“If you want to be a writer, you must do two things above all others: read a lot and write a lot.” ~ Stephen King.
It’s submission season here at Mirror World Publishing, so we’ve asked some of our authors to share their publishing journeys with you to give some insight into the submission process. First up is Karen McCreedy, author of the Unreachable Skies Trilogy, which is now complete and available in our virtual bookstore in ebook and paperback form.
Well, I’ve been an avid reader all my life, from Janet and John, through the Famous Five and onto Agatha Christie, Isaac Asimov and so on. I prefer to read science-fiction or fantasy – of course – but I also like historical novels and crime fiction, history books and biographies.
I’ve also always enjoyed writing. At school, I used something called a biro – you may remember those – to scribble stories. I didn’t show them to anyone, and the internet, thank goodness, hadn’t been invented; but writing was something I enjoyed, and if I got an idea in my head, the best way to stop it churning round in there was to write it down.
By the time I’d moved to London, in my twenties, I had a typewriter as well as a biro, and I bashed out a couple of pretty dreadful novels on it in my spare time. Fortunately, because the internet still hadn’t been invented, no-one saw them either, and the manuscripts have long since gone to the great pulping factory in the sky.
By the time I’d invested in a word-processor, I was ready to try a correspondence writing course, and that led to my first ever payment for something I’d written: an article in a mainstream magazine. Exciting! And encouraging enough that I invested in my first computer. I think it came with Word 6.0 – absolutely state-of-the-art!
Wind on to 2005, and my move to West Sussex, which was partly driven by wanting more time to write. I got a less-stressful job, a shorter commute, and a bunch of ideas. I’d also got a laptop, and the age of the internet was upon us. I wrote some online articles for a couple of websites, and science-fiction stories which nobody wanted.
Until, in 2009, two encouraging things happened. The first was having my name in a book for the first time, when my essay on British Propaganda Films of the Second World War was published in Under Fire: A Century of War Movies. The second was winning a runner-up spot in the Chichester Observer newspaper’s Christmas Story competition – and yes, it was a science-fiction spin on the festive season.
So I kept writing. Before I retired, it was sometimes hard to keep the discipline going, but then I’d sell an article to a magazine, or have a short story accepted for publication in an anthology, and that encouraged me to keep going.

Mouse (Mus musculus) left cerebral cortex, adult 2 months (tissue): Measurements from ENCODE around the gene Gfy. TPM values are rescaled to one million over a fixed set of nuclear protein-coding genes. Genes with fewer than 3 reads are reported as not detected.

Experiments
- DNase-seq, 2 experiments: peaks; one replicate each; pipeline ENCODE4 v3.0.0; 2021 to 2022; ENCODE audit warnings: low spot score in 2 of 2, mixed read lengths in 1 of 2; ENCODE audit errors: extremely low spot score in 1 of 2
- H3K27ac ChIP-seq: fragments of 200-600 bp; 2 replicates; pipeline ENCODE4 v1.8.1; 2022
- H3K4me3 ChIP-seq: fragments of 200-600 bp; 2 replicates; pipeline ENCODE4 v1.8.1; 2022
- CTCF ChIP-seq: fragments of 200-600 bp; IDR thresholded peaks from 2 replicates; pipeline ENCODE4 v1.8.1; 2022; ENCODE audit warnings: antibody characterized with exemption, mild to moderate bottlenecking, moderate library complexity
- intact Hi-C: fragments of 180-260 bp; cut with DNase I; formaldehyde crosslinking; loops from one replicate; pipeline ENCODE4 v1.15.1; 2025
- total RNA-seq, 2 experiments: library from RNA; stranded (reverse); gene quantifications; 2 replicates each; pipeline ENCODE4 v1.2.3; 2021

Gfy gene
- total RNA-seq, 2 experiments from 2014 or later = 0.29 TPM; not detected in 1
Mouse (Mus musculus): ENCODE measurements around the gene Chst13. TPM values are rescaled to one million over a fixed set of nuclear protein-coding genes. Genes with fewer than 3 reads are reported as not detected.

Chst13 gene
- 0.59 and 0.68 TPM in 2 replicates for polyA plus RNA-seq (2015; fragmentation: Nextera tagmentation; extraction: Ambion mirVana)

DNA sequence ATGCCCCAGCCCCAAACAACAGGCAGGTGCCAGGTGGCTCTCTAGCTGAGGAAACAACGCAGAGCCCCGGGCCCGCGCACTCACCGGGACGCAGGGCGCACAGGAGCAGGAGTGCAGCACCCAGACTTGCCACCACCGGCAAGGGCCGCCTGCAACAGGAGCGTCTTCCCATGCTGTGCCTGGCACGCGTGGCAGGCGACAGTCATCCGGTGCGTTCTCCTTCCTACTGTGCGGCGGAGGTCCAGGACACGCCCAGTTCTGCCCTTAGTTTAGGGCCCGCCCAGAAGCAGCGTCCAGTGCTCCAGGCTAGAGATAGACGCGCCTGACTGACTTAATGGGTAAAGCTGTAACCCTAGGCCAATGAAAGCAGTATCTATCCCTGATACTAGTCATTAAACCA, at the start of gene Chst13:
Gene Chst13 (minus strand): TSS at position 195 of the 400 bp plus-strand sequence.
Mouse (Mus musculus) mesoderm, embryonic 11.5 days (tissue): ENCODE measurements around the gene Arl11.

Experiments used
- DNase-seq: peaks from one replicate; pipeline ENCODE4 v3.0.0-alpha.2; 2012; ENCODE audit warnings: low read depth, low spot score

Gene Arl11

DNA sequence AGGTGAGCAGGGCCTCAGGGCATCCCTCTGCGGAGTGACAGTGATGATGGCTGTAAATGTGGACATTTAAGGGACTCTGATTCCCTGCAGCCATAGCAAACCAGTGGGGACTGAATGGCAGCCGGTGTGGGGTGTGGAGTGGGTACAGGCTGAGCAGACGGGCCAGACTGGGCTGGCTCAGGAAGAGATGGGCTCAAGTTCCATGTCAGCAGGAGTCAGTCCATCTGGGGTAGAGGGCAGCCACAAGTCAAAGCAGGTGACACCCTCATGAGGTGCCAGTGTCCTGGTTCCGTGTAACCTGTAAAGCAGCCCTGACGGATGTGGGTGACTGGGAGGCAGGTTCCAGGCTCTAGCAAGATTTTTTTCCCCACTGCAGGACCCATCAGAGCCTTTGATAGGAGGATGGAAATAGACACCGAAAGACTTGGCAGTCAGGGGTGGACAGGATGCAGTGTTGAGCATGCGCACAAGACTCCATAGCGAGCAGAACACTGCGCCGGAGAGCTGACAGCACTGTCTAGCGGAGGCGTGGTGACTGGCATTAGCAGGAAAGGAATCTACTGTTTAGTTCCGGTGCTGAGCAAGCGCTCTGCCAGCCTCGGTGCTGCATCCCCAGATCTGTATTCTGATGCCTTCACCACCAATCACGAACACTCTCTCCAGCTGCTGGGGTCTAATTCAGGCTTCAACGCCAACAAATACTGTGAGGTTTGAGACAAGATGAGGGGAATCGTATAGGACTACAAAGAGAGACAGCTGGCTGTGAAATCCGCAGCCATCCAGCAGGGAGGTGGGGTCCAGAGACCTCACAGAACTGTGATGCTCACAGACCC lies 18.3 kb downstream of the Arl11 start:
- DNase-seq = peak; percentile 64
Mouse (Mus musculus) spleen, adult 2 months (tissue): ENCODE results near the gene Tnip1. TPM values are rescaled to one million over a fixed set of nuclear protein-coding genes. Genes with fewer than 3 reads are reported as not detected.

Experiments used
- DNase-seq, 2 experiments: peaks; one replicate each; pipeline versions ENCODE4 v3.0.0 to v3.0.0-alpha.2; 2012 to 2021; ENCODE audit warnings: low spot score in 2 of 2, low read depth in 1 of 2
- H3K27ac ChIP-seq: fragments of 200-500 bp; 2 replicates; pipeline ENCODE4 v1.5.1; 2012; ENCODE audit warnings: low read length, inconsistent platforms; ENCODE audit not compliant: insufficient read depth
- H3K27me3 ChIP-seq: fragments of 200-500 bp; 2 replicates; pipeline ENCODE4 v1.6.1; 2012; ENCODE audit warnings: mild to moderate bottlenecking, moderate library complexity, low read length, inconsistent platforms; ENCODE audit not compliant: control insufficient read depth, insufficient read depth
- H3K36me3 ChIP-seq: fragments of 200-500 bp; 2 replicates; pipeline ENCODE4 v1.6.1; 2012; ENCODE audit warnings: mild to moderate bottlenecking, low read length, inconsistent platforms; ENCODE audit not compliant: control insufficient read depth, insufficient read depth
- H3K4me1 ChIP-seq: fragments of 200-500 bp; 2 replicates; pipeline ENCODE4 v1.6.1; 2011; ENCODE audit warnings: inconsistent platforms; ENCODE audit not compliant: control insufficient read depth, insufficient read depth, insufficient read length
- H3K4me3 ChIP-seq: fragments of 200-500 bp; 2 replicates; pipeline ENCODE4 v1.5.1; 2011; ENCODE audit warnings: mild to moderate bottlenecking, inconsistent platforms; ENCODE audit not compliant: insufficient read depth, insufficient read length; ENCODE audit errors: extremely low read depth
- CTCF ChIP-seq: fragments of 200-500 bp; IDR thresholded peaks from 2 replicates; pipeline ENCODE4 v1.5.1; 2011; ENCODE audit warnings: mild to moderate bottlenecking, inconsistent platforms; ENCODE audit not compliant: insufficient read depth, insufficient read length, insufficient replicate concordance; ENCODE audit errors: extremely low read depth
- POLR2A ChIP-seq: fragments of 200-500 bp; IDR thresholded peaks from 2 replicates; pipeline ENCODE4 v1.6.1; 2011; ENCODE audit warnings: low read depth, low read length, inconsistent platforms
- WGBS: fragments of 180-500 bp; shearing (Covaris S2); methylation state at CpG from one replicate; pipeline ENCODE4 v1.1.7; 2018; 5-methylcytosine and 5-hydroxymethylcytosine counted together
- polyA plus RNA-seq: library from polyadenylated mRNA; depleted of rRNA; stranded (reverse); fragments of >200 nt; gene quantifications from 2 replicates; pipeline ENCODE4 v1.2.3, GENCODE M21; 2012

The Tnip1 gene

Then I had an idea that I thought might make a novel…
It was an idea that started with what must have been a very strange dream. I don’t remember what it was about, or what I’d been eating the night before, but when I woke the words “He has no wings” were going through my head. So I grabbed the notebook I keep by the bed, wrote them down before I forgot them, and began to think about what they might mean. Which was how Unreachable Skies began to take shape.
Months passed. The plot was outlined, characters evolved, subplots surfaced – and I realised I had enough story to make more than one book.
It took me several years to redraft it and redraft again, till I thought it was finished and in a fit state to show someone. So off I went to the Winchester Writers’ Conference, which is held annually, and got wonderful feedback from two publishing agents on what was right with my first three chapters – and some constructive feedback what was wrong with them. Putting right what was wrong meant reconstructing the entire first chapter – and whatever that impacted in the following chapters – so taking their advice was a little bit daunting.
But I thought about it, worked out how to make the changes, and ploughed on through for another four or five redrafts. When I’d finished, I knew that the feedback had been right, and my final draft was much better than the one I’d thought was finished.
So that only left the small matter of finding a publisher. I didn’t want to go down the self-publishing or Vanity publishing routes. I wanted the validation of having someone else say: “Hey, we like this. We’ll pay you for this, and invest our time and resources in helping you put it out there.” So for the next 18 months I sent my manuscript round to publishers who might be interested.
The only encouragement I got was being shortlisted in Writing Magazine’s ‘Win a Book Deal’ competition in 2017, which was a real boost because for the rest of those 18 months all I got from publishers were variations on ‘thanks, but no thanks’.
And then I heard about ‘Mirror World’, a publisher looking for speculative fiction novels. I sent off my first three chapters during their September 2017 submissions window… and waited… till November, when they got back to me, and asked to see the rest of the book. Then more agonising weeks went by while they read that…
And they liked it! Just in time for Christmas 2017, I signed the contract – not just for my first book, but for the entire Unreachable Skies trilogy.
It was a great feeling, it made for a very happy Christmas, but an author’s work is never done! I had another two books to write, because my contract was for three books – the entire trilogy – not one.
So, I worked on Book 2 in among doing the edits, and publicity and proofreads and marketing for Book 1.
But all the hard work was worth it when the first volume of Unreachable Skies was published in August 2018. I can’t describe the feeling of opening a box of books which all had my name on the cover – I didn’t know whether to hug them, or roll around in them, it was SO exciting, and for me it was an ambition fulfilled. It’s been an amazing journey for me – and it continues as I work on another SF novel.
Thanks, Mirror World!